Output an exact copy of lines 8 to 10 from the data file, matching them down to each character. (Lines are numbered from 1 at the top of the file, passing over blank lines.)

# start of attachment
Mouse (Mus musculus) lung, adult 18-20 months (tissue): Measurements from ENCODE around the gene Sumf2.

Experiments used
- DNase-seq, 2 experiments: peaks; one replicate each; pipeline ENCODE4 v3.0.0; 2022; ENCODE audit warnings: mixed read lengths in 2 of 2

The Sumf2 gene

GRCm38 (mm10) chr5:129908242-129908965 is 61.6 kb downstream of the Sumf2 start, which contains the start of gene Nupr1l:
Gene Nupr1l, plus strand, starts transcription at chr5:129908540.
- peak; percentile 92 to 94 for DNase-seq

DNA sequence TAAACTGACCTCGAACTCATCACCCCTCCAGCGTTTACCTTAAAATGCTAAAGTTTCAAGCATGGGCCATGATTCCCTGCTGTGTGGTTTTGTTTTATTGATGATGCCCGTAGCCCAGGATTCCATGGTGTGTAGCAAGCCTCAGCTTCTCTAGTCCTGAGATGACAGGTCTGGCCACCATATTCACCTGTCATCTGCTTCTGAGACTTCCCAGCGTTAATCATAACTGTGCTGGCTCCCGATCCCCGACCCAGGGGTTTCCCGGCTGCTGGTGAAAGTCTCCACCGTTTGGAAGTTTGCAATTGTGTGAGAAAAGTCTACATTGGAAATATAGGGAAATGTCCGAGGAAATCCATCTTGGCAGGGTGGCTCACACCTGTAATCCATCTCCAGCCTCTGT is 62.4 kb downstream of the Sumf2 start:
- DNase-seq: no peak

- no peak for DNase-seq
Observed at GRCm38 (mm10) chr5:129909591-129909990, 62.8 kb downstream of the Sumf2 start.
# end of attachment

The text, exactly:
DNA sequence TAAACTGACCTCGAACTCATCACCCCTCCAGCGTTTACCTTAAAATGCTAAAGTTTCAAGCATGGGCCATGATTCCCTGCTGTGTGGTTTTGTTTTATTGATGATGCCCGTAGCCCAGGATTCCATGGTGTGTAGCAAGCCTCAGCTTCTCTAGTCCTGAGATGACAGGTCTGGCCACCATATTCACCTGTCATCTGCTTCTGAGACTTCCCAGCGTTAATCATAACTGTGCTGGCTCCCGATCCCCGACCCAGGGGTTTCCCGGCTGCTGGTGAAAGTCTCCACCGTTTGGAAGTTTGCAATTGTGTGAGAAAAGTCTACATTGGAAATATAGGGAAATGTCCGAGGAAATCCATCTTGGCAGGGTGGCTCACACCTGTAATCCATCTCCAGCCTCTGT is 62.4 kb downstream of the Sumf2 start:
- DNase-seq: no peak

- no peak for DNase-seq